Corresponding author, Dr Nicholas Bosch MD, MSc, an assistant professor of medicine at Boston University Chobanian & Avedisian School of Medicine said, “Our study findings provide robust evidence that one steroid regimen is superior to the other regimen and, in absence of further clinical trials, directly inform the choice of steroids in patients with septic shock."
In order to compare the effectiveness of both treatment regimens, the study team used a large multicenter database made up of approximately 25% of U.S. hospitalizations and an observational study design that was intended to mimic a randomized clinical trial to compare the outcome of death or discharge to hospice between patients who received the regimen of hydrocortisone and fludrocortisone to those who received hydrocortisone alone.
The study team found that the regimen of hydrocortisone and fludrocortisone together was superior to hydrocortisone alone; on average, patients who received hydrocortisone and fludrocortisone died or were discharged to hospice approximately four percent less of the time compared to patients who received hydrocortisone alone.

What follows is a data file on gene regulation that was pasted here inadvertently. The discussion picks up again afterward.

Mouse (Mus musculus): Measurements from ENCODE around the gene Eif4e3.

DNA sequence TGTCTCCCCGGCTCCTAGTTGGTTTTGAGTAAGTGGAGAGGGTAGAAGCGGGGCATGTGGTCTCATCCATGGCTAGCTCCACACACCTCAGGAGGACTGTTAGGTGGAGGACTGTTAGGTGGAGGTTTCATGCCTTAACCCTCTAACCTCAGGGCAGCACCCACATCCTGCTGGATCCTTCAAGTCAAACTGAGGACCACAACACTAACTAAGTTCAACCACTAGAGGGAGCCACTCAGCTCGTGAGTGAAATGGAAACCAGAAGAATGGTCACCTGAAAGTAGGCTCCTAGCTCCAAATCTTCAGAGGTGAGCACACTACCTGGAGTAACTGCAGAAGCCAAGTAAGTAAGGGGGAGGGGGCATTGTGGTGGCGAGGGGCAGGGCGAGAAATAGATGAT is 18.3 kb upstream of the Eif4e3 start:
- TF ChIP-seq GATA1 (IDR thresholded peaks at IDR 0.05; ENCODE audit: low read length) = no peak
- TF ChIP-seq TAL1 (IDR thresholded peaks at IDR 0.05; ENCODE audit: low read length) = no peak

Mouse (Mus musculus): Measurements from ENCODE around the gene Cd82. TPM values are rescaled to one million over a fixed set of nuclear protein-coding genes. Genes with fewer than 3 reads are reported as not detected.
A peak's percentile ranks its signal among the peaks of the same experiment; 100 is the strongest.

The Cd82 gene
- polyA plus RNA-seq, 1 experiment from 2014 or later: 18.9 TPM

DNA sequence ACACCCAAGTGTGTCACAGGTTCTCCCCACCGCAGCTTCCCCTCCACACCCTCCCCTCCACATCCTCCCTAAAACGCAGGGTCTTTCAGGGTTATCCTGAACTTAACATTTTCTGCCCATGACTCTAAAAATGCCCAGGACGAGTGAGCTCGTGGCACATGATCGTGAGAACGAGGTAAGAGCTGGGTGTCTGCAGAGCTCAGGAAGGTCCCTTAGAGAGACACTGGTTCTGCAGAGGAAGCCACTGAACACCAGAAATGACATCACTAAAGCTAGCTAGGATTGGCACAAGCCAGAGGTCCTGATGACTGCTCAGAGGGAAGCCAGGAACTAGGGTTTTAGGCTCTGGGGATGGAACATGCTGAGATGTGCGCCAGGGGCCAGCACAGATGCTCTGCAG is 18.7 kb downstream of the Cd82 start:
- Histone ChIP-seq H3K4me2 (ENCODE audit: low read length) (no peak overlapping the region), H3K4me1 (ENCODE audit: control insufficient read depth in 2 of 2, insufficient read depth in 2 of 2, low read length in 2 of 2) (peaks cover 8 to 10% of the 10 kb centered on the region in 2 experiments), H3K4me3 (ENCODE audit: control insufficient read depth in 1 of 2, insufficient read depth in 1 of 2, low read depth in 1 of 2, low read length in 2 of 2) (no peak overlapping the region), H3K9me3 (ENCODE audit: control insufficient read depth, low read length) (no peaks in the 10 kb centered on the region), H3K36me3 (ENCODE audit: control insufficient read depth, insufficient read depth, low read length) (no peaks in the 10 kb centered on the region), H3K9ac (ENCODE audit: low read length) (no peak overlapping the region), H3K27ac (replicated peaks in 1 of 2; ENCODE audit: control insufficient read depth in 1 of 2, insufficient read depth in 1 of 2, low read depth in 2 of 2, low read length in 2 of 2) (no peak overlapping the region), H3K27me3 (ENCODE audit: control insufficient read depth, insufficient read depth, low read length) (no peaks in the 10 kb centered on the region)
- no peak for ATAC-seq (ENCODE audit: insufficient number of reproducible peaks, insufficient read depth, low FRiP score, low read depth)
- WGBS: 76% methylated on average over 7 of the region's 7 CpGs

The study team says these findings may change Clinical Practice
Dr Bosch, who also is a pulmonologist at Boston Medical Center added, "It is possible that guideline recommendations, which currently suggest to start hydrocortisone alone, will change as a result of this study."
The study team believes this study has additional implications due to its use of target trial emulation, a modern approach to comparative effectiveness studies using observational data ("big" electronic health record data) that is designed to mimic a prospective randomized controlled trial.
D Bosch commented, "These target trial emulations are likely to be seen with increasing frequency going forward as "big data" becomes more and more available and have the potential to answer complex clinical questions in situations where a randomized clinical trial may not be feasible.”